In 2003, average crude protein levels of pasture samples was 20%, average neutral detergent fiber level was 45%, and average relative forage quality value was 187. Pasture dry matter intake averaged 12 lbs/cow/day. Average milk production was 52 lbs/cow/day. Manure nitrogen content was 7.8 lbs/ton and P2O5 averaged 6 lbs/ton. Using these values, average manure production was estimated to be 93 lbs/cow/day based on nitrogen excretion and 75 lbs/cow/day based on P2O5 excretion. Both of these values are well below the 148 lbs/cow/day currently used to estimate manure production of 1400 lbs cows.
In 2004, pasture quality levels were similar to 2003 with an average crude protein level of 21%, average neutral detergent fiber level of 44%, and average relative forage quality of 209. Pasture dry matter intake averaged 24.5 lbs/cow/day. Average milk production was 52 lbs/cow/day. Manure nitrogen content was 10.5 lbs/ton and P2O5 averaged 7.9 lbs/ton. Manure production was estimated to be 118 lbs/cow/day using P2O5 excretion and 135 using nitrogen excretion. Averaged over the two years of the study, manure production was 96 lbs/cow/day using P2O5 excretion and 114 lb/cow/day using nitrogen excretion. Both of these values are well below the 148 lbs/cow/day currently used to estimate manure production of 1400-lb cows.
In 2005, pasture quality levels were similar to 2003 and 2004 with an average crude protein level of 23%, average neutral detergent fiber level of 41%, and average relative forage quality of 209. Pasture dry matter intake averaged 22.9 lbs/cow/day. Average milk production was 52 lbs/cow/day. Manure nitrogen content was 10.5 lbs/ton and P2O5 averaged 7.9 lbs/ton. Feces production was estimated to be 118 lbs/cow/day using P2O5 excretion and 135 using nitrogen excretion. Averaged over the three years of the study, feces production was 86 lbs/cow/day using P2O5 excretion and 115 lb/cow/day using nitrogen excretion. Both of these values are well below the 124 lbs/cow/day currently used to estimate manure production of 1200-lb cows. When urine production is included the total manure production increases to 120 pounds which is similar to the manure production estimates currently used for nutrient management planning purposes.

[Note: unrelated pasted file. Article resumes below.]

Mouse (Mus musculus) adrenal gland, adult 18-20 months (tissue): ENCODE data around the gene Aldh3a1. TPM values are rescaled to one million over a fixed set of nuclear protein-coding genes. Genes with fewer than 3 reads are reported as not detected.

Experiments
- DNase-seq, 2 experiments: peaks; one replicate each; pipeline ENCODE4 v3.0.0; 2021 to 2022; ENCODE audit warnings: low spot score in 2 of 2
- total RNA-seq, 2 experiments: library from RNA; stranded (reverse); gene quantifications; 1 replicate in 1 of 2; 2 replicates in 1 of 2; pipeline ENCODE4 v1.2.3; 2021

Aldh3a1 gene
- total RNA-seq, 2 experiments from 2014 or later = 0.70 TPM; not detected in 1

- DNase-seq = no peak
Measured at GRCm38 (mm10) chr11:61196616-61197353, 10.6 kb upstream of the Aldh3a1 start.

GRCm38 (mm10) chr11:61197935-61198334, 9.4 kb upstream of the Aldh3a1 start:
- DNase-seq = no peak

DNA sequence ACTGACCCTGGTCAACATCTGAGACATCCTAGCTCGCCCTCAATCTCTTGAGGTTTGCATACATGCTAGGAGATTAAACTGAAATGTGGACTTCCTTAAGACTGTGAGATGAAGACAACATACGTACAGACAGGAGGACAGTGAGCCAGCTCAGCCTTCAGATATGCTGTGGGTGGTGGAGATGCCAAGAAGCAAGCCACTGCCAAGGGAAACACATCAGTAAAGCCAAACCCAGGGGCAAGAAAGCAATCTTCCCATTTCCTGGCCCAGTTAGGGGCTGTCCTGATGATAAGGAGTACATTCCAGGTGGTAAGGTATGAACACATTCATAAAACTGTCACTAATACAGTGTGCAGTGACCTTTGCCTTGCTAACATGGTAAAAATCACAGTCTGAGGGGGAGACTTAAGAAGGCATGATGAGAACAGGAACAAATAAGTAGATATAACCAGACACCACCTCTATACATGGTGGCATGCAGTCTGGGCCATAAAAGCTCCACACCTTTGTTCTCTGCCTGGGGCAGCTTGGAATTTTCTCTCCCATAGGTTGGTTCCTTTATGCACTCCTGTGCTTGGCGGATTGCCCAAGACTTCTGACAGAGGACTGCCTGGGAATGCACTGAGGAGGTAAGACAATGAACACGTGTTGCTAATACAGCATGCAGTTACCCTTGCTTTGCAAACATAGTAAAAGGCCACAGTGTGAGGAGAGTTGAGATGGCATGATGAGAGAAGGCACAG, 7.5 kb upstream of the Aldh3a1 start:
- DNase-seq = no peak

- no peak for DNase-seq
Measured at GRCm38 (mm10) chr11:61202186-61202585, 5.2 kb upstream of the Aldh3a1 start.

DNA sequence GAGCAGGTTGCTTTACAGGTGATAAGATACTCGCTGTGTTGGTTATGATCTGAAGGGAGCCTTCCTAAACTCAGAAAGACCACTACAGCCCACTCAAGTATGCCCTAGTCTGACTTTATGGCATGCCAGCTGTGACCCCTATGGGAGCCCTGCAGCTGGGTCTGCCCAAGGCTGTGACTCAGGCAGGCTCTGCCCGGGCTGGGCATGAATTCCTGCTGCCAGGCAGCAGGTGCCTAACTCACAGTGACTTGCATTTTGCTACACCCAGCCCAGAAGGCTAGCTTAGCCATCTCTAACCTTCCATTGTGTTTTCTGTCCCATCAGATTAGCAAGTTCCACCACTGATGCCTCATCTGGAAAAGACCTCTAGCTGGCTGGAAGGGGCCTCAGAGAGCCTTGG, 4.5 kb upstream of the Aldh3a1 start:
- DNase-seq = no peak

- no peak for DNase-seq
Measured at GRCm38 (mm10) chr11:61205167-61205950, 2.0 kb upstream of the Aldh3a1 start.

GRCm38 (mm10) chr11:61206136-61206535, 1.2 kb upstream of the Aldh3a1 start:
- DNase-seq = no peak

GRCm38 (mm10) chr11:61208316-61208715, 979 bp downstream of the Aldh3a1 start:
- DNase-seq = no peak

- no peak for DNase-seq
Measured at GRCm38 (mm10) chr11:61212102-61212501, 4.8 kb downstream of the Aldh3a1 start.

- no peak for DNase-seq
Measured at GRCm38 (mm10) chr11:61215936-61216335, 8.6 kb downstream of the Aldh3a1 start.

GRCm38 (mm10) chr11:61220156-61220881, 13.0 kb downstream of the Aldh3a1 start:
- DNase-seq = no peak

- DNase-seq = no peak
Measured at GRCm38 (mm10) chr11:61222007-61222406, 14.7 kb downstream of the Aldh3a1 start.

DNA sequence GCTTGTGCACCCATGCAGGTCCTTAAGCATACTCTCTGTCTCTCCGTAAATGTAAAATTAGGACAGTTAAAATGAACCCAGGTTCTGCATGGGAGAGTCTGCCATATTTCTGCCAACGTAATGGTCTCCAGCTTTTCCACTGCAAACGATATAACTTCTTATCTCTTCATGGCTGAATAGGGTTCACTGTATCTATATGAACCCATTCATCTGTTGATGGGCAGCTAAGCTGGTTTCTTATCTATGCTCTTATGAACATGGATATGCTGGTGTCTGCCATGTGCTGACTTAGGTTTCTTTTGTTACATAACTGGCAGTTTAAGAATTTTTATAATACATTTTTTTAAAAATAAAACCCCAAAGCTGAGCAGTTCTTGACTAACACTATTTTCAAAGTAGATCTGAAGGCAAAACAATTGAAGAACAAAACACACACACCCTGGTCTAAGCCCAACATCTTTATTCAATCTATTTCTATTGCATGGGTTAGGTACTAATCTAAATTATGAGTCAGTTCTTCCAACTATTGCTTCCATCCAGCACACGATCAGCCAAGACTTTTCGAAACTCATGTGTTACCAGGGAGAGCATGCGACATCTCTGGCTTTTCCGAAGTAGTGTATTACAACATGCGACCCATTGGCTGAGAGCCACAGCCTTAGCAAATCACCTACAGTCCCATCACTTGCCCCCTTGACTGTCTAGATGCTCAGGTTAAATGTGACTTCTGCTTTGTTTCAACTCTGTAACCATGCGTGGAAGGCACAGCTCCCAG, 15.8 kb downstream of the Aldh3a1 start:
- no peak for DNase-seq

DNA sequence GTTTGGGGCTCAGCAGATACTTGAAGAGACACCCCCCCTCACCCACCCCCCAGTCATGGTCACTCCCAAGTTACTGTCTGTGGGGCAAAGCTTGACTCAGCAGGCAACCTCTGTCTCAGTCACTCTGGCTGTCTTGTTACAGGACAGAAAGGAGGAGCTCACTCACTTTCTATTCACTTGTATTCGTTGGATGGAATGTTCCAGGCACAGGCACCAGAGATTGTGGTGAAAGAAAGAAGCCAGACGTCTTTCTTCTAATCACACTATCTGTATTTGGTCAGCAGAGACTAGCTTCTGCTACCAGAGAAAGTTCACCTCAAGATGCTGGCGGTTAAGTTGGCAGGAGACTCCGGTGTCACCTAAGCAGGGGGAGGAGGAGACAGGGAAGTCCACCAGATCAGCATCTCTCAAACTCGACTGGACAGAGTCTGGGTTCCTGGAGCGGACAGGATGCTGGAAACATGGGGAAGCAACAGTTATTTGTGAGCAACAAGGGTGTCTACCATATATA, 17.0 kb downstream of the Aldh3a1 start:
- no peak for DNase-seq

Impacts and Contributions/Outcomes
Information generated from this project was incorporated into seven grazing schools held in Wisconsin in 2003, 2004 and 2005. Results were presented at the 2004 Upper Midwest Grazing Conference in LaCrosse, WI and the Central Wisconsin Grazing Network Annual Conference in Marathon, WI. As well as the Wisconsin Grazing Conference.
An article summarizing some of the results appeared in the Winter 2004 issue of Forage Focus, a publication of the Midwest Forage Association.
A meeting of all participants was held at Wisconsin Dells in March 2005. Results obtained thus far were presented and discussed.
The project is providing participating producers information regarding dry matter intake of their cows on pasture. It also is providing pasture utilization percentages, milk production figures, and pasture quality values. These types of values have not previously been available and are being shared with others as representative of typical grazing dairy farms. At the conclusion of the project, this information will represent a unique and valuable database for grazers in the north central region.
The ultimate goal of this project is the development of meaningful nutrient management methodology for grazing dairies.